It will be an unnecessary gamble. The universities should be adequately funded
At a recent retreat organised by the National Universities Commission (NUC) for the governing councils of federal universities, the Minister of State for Education, Prof. Anthony Anwukah expressed concern over reports that many graduates being turned out by Nigerian universities were not employable. And to address that challenge, he proposed the addition of an extra year for skill acquisition for graduates before their National Youth Service Corps (NYSC). But this is a proposal that makes little sense and should be discarded.
In the reasoning of Anwukah, a former university vice-chancellor, the additional year would be similar to the one-year law training programme embarked upon by law students as well as the housemanship that medical students undergo. But this idea was ill-conceived because keeping the students on campus for longer periods is not a guarantee for improved knowledge, given the operating environment. So, the challenge of the moment is not about the number of years spent in school but the quality of the education being acquired.
Indeed, there are several pertinent questions arising from this proposal but two will suffice. First, under what atmosphere would the students be trained for the extra year? Second, will the trainers be brought from abroad or would they be the same lecturers who had taught them for four or five years in the first instance? Whichever way one looks at it, the minister's proposal amounts to attempting to cure ringworm while overlooking leprosy. Proposing an extra year for students without any plan to overhaul the entire educational system will amount to nothing but another organised waste of time.
Instead of embarking on such misadventure, the federal government should trace the root of Nigeria's fallen standard of education and make decisive steps to revamp it. As long as the government fails to find a solution to the funding problem, create a conducive environment for learning, enhance the quality of students being admitted while engaging lecturers of high academic standards, the quality of education in Nigeria will continue to be hampered. Besides, as long as strict academic environment with sound moral values is not entrenched in the tertiary institutions, they will continue to churn out unemployable graduates.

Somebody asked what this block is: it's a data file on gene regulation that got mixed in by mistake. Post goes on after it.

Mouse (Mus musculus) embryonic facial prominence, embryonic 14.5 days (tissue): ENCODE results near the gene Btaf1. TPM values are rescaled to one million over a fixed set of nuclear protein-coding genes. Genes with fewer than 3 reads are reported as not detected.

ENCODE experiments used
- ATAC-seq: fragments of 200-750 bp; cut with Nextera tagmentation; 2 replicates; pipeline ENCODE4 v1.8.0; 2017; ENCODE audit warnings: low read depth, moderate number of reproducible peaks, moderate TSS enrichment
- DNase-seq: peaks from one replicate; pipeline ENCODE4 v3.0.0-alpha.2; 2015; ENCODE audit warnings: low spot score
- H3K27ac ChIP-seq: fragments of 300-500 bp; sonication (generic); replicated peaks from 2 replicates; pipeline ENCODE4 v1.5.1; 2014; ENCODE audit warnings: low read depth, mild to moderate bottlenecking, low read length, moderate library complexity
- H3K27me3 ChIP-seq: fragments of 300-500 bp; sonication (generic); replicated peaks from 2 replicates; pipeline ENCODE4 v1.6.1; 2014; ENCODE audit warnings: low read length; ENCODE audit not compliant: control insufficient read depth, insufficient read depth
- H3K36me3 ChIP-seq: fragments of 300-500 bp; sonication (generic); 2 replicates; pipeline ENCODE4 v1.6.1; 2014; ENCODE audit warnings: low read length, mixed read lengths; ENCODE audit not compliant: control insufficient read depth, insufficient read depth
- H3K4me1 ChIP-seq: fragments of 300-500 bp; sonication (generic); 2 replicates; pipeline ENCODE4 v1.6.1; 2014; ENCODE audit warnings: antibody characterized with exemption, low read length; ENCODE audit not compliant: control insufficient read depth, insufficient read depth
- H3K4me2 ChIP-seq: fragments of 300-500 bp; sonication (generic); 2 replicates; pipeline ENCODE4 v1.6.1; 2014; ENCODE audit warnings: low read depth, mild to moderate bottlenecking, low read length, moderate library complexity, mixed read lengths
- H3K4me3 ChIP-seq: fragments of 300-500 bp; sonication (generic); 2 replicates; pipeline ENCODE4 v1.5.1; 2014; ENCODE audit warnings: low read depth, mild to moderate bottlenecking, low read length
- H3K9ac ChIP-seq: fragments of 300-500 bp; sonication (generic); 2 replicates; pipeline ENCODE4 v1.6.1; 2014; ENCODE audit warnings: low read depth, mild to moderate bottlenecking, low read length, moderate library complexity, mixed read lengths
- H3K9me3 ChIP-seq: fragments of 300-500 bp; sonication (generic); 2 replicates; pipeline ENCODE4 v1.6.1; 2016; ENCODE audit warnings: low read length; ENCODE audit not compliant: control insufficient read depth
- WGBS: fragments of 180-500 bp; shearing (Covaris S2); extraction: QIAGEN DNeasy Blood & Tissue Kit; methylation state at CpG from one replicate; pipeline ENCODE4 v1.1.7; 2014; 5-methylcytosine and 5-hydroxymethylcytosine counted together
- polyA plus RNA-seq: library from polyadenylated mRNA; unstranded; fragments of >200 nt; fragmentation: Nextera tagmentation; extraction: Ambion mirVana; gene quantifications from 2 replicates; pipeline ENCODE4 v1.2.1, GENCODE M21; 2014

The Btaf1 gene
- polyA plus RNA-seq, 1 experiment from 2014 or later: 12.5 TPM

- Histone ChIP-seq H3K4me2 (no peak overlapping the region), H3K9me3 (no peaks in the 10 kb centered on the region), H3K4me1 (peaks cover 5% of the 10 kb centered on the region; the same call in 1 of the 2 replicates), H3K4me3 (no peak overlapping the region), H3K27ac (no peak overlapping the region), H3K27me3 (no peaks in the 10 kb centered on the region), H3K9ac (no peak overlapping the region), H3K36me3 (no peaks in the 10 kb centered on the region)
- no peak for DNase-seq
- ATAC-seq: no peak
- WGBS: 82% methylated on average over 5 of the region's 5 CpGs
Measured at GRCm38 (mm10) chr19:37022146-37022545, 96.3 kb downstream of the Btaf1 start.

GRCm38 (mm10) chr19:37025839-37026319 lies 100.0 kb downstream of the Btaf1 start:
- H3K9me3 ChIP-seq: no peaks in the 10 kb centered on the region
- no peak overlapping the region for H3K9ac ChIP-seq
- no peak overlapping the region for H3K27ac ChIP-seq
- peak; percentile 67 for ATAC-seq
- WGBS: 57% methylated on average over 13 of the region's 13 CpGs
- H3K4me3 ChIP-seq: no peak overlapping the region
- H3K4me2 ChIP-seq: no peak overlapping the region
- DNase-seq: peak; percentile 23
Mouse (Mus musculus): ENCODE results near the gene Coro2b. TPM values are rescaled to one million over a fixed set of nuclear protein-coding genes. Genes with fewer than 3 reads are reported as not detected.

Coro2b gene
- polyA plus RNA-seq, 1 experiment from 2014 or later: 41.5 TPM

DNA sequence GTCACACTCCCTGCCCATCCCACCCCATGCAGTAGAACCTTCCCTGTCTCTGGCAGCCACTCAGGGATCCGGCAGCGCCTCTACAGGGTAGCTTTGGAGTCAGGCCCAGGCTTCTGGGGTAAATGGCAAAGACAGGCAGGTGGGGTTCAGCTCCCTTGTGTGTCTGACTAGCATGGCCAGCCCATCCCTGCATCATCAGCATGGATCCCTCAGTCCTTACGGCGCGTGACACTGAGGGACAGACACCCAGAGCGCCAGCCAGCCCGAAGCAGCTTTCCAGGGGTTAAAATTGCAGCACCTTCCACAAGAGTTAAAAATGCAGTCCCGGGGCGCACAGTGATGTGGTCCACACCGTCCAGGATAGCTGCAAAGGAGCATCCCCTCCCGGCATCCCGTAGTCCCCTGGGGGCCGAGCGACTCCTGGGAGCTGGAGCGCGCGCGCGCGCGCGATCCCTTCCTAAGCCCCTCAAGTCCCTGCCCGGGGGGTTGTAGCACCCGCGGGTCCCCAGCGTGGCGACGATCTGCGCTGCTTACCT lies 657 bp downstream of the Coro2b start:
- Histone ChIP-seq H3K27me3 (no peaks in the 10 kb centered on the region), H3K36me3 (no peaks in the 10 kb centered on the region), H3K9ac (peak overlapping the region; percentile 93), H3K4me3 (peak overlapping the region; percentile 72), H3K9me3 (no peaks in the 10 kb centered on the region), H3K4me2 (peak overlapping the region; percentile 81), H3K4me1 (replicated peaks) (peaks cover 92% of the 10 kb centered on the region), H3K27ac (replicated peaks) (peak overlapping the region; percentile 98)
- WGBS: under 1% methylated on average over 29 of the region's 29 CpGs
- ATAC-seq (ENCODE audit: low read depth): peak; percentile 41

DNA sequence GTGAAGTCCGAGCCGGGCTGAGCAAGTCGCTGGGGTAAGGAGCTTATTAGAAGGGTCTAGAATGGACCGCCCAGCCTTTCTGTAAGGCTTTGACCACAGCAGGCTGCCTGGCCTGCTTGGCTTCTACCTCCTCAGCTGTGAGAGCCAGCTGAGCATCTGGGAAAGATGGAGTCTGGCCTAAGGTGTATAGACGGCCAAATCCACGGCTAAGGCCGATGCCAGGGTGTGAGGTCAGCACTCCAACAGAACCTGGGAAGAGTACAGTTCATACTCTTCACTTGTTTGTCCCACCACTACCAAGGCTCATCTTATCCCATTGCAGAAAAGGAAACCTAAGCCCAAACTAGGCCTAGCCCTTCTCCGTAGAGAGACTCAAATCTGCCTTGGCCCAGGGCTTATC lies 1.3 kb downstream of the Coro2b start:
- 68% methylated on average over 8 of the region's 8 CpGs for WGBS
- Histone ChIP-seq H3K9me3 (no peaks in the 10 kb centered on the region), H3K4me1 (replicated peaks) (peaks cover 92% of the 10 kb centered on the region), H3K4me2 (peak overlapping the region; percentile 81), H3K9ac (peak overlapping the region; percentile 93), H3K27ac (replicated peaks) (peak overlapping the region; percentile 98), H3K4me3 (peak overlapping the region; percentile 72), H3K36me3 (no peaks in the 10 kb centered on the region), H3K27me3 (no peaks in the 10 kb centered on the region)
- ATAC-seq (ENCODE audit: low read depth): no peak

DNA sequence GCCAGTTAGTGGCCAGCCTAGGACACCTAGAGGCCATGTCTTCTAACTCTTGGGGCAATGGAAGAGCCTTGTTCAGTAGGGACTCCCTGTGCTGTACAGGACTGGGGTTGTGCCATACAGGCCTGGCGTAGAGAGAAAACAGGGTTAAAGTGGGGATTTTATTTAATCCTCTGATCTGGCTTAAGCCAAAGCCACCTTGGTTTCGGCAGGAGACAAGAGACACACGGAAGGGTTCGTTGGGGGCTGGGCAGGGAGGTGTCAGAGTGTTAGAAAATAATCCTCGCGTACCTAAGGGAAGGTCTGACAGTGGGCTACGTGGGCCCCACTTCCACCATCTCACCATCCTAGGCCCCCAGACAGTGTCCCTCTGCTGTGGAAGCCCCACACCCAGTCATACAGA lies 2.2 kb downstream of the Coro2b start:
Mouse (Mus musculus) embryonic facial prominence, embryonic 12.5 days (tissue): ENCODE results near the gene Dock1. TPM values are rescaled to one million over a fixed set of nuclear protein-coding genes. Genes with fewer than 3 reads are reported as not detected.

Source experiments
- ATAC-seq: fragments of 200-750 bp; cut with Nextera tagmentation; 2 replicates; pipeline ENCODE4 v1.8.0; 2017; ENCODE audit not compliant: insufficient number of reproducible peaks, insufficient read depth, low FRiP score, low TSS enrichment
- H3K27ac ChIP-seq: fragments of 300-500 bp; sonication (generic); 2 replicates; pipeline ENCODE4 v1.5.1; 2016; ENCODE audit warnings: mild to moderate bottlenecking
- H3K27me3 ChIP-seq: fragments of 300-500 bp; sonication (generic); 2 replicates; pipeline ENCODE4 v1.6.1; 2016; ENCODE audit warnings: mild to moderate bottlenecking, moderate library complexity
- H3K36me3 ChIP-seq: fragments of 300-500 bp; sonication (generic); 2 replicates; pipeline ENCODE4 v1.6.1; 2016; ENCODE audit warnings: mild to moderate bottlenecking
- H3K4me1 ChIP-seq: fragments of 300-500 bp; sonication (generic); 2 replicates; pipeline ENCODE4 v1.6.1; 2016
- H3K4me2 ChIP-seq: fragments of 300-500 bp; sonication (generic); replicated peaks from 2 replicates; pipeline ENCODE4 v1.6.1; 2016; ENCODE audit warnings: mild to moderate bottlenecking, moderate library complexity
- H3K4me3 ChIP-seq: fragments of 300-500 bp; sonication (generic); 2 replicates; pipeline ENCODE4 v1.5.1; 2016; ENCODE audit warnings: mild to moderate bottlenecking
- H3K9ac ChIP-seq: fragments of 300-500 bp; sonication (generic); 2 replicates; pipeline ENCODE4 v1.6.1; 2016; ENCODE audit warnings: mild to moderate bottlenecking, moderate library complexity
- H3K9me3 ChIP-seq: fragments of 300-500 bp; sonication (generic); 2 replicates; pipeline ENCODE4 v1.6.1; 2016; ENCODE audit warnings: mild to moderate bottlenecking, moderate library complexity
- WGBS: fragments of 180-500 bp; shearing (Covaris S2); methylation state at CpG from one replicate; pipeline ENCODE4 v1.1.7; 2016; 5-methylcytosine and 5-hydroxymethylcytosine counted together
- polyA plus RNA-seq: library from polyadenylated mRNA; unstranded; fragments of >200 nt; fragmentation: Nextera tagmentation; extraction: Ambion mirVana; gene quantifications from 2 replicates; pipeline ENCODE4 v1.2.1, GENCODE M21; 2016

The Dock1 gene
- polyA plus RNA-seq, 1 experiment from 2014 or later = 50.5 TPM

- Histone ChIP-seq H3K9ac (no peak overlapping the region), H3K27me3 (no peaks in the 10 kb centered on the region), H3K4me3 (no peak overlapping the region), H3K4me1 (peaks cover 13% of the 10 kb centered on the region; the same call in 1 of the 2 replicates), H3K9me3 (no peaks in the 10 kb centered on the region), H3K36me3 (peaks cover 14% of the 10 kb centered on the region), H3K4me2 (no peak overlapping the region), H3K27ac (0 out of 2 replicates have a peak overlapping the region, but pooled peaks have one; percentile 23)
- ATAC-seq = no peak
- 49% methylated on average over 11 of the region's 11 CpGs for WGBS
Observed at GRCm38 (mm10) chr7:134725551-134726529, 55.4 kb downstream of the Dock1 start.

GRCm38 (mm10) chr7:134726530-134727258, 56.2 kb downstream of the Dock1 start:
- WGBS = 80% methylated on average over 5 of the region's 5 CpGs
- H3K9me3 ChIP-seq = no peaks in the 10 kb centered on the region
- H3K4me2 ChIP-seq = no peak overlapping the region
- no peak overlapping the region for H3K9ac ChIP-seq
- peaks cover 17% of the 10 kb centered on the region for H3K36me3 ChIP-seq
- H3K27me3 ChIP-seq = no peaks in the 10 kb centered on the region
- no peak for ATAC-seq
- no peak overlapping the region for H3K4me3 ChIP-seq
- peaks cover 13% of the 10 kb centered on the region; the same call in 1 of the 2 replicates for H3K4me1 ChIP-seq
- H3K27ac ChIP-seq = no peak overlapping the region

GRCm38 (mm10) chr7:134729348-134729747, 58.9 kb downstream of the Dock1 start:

In the days lecturers lived up to their names and calling, it was unimaginable for students to dare accost them to ask for an upward review of their marks after failing a course. But the reverse is the case nowadays as poor marks (genuine or contrived) have become effective tools in the hands of unscrupulous lecturers to negotiate for sex and money. Today, such scandals are prevalent in virtually every institution of higher learning in the country. The resultant effect is the production of a vast battalion of unemployable graduates that Onwuka now wants to remain on campus.
However, we must also note that the standards of education in the private universities are relatively better and so is the quality of their graduates. Many of these universities not only retain diligent lecturers, they help their students acquire the requisite skills that would be useful in the job market after graduation. The standards of discipline both for students and the lecturers are also far higher than what obtain in the public universities.
Meanwhile, the trouble with tertiary education begins with the admission of unqualified students who have connections in the institutions at the expense of qualified ones who know no one in the school hierarchy to push his/her admission through. This is a departure from the norm when admissions into schools were strictly based on merit. So, if indeed the federal government is concerned about the fallen standard of education in Nigeria and is committed to restoring its lost glory, it must sit down and explore various factors leading to its fall and decisively address them.